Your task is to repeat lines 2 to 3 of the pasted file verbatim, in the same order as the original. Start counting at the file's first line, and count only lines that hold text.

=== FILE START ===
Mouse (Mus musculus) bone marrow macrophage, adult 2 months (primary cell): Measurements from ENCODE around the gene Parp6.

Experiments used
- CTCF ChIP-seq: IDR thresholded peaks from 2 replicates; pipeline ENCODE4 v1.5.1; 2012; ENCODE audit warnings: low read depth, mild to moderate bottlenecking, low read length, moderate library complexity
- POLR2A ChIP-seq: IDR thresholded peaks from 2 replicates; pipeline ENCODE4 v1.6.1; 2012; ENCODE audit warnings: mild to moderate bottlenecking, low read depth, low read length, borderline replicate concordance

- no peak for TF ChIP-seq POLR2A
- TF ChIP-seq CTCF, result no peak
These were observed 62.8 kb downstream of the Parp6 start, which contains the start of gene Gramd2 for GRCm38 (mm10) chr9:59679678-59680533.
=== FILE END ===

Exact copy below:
Experiments used
- CTCF ChIP-seq: IDR thresholded peaks from 2 replicates; pipeline ENCODE4 v1.5.1; 2012; ENCODE audit warnings: low read depth, mild to moderate bottlenecking, low read length, moderate library complexity